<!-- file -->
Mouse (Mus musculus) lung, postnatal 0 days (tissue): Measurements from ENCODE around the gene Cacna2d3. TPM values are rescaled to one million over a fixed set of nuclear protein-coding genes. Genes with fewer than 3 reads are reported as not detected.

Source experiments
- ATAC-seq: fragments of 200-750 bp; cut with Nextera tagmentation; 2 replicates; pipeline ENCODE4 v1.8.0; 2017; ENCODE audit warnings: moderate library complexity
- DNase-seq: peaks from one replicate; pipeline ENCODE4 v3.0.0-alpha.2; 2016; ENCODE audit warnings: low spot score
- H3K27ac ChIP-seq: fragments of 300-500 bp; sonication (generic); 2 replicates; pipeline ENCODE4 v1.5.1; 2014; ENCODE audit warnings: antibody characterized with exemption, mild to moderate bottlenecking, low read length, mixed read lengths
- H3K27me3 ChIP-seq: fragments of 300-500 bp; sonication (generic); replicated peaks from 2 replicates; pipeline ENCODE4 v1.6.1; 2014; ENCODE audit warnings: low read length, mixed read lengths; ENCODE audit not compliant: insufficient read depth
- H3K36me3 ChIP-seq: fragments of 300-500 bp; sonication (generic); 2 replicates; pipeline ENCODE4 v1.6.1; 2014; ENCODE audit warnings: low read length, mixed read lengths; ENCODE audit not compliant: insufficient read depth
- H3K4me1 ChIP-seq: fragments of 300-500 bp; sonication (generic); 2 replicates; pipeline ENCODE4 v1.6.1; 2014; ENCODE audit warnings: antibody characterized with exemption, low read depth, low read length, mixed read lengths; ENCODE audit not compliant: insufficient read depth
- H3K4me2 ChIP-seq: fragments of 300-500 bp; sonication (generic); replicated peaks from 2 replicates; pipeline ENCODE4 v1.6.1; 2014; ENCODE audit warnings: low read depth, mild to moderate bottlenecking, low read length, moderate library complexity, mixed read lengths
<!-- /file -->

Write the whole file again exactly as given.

Mouse (Mus musculus) lung, postnatal 0 days (tissue): Measurements from ENCODE around the gene Cacna2d3. TPM values are rescaled to one million over a fixed set of nuclear protein-coding genes. Genes with fewer than 3 reads are reported as not detected.

Source experiments
- ATAC-seq: fragments of 200-750 bp; cut with Nextera tagmentation; 2 replicates; pipeline ENCODE4 v1.8.0; 2017; ENCODE audit warnings: moderate library complexity
- DNase-seq: peaks from one replicate; pipeline ENCODE4 v3.0.0-alpha.2; 2016; ENCODE audit warnings: low spot score
- H3K27ac ChIP-seq: fragments of 300-500 bp; sonication (generic); 2 replicates; pipeline ENCODE4 v1.5.1; 2014; ENCODE audit warnings: antibody characterized with exemption, mild to moderate bottlenecking, low read length, mixed read lengths
- H3K27me3 ChIP-seq: fragments of 300-500 bp; sonication (generic); replicated peaks from 2 replicates; pipeline ENCODE4 v1.6.1; 2014; ENCODE audit warnings: low read length, mixed read lengths; ENCODE audit not compliant: insufficient read depth
- H3K36me3 ChIP-seq: fragments of 300-500 bp; sonication (generic); 2 replicates; pipeline ENCODE4 v1.6.1; 2014; ENCODE audit warnings: low read length, mixed read lengths; ENCODE audit not compliant: insufficient read depth
- H3K4me1 ChIP-seq: fragments of 300-500 bp; sonication (generic); 2 replicates; pipeline ENCODE4 v1.6.1; 2014; ENCODE audit warnings: antibody characterized with exemption, low read depth, low read length, mixed read lengths; ENCODE audit not compliant: insufficient read depth
- H3K4me2 ChIP-seq: fragments of 300-500 bp; sonication (generic); replicated peaks from 2 replicates; pipeline ENCODE4 v1.6.1; 2014; ENCODE audit warnings: low read depth, mild to moderate bottlenecking, low read length, moderate library complexity, mixed read lengths